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Heard on Detroit Today with Stephen Henderson

Activists Say Pandemic Underscores Need for Water Access, Regulation

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Image credit: Jake Neher/WDET

As governmental agencies look the other way, issues of air pollution, water access and species extinction hang in the balance.

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The novel coronavirus pandemic has has drawn attention to the the consequences of insufficient water access, air pollution and the role of federal oversight.

The pandemic has put this all into sharp focus. There shouldn’t be water shutoffs, period.” — Mike Shriberg, National Wildlife Federation

But now, regulators are rolling back environmental regulations, when many Americans may not be paying attention.

Listen: Water Access Takes Center Stage During Coronavirus Pandemic


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Mike Shriberg, Regional Executive Director of the Great Lakes region of the National Wildlife Federation, says the current health crisis has reinforced the importance of access to basic utilities.  

The pandemic has put this all into sharp focus. There shouldn’t be water shutoffs, period,” says Shriberg. He adds that despite the necessity of water, many are edged out of the resource based on income.

What is a more basic human right than access to water?” asks Shriberg. 

Nathan Murphy, Environment Michigan’s State Director, says that as humans retreat into isolation, we are seeing various species populate once bustling urban environments, a sign of nature’s resiliency. He says it’s important to not take this resiliency for granted and to put in place measures to prevent species from extinction and to promote the health of the environment more broadly.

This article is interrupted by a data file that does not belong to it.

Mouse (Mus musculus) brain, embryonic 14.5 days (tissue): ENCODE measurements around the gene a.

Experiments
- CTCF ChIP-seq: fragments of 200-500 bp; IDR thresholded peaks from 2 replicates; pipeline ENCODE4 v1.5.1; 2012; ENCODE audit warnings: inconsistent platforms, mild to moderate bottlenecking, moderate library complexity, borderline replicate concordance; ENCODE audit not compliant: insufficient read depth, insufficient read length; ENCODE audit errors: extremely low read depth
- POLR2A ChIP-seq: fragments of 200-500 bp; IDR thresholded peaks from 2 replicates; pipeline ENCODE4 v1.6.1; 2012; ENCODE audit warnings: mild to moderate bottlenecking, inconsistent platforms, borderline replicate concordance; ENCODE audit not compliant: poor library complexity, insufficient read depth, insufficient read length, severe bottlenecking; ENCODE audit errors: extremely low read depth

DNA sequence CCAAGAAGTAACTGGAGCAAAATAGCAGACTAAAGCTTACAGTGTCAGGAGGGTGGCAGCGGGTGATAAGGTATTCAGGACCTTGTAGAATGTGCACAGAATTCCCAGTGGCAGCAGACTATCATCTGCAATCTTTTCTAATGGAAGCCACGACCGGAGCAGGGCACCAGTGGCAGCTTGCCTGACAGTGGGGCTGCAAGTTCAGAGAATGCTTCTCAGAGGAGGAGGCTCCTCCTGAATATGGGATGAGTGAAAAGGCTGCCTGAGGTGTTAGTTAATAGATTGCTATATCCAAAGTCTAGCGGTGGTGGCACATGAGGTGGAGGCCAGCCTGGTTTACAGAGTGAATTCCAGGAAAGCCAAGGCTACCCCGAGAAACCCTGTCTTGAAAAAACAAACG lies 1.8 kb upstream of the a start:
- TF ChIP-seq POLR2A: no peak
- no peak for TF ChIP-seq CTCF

Really, what we’re doing is opening a huge loophole for companies to take advantage of as long as they can blame it on the COVID-19 pandemic.” — Nathan Murphy, Environment Michigan

Yet, instead of increasing protective measures, he says the federal government has announced it will be easing oversight and enforcement during the pandemic.

Really, what we’re doing is opening a huge loophole for companies to take advantage of as long as they can blame it on the COVID-19 pandemic.” says Murphy. 

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Detroit Today

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